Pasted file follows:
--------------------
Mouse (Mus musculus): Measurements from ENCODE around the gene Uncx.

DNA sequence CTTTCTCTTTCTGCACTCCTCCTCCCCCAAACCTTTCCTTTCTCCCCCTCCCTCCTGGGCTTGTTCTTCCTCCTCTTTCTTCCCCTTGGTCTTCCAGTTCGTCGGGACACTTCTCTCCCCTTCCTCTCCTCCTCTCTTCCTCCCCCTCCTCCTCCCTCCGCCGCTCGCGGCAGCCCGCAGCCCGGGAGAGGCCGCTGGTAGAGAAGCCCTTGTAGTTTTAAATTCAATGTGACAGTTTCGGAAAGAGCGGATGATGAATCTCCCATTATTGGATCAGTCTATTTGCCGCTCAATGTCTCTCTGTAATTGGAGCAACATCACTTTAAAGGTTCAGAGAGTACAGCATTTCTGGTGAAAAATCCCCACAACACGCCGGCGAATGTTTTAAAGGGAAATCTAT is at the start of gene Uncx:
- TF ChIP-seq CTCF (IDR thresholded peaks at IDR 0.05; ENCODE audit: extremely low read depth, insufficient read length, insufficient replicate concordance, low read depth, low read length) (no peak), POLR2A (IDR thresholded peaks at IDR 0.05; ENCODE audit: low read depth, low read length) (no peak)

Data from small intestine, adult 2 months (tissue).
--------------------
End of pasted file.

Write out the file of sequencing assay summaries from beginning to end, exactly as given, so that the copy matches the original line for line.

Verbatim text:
Mouse (Mus musculus): Measurements from ENCODE around the gene Uncx.

DNA sequence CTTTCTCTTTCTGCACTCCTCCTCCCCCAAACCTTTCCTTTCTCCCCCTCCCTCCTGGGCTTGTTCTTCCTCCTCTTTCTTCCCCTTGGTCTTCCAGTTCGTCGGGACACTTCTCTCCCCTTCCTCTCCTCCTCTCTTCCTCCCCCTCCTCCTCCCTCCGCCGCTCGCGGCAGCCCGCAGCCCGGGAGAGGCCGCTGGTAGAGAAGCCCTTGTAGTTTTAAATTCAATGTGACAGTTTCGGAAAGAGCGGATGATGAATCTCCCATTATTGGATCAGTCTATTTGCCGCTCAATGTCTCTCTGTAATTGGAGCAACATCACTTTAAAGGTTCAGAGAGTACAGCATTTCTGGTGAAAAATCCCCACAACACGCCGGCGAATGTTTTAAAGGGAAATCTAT is at the start of gene Uncx:
- TF ChIP-seq CTCF (IDR thresholded peaks at IDR 0.05; ENCODE audit: extremely low read depth, insufficient read length, insufficient replicate concordance, low read depth, low read length) (no peak), POLR2A (IDR thresholded peaks at IDR 0.05; ENCODE audit: low read depth, low read length) (no peak)

Data from small intestine, adult 2 months (tissue).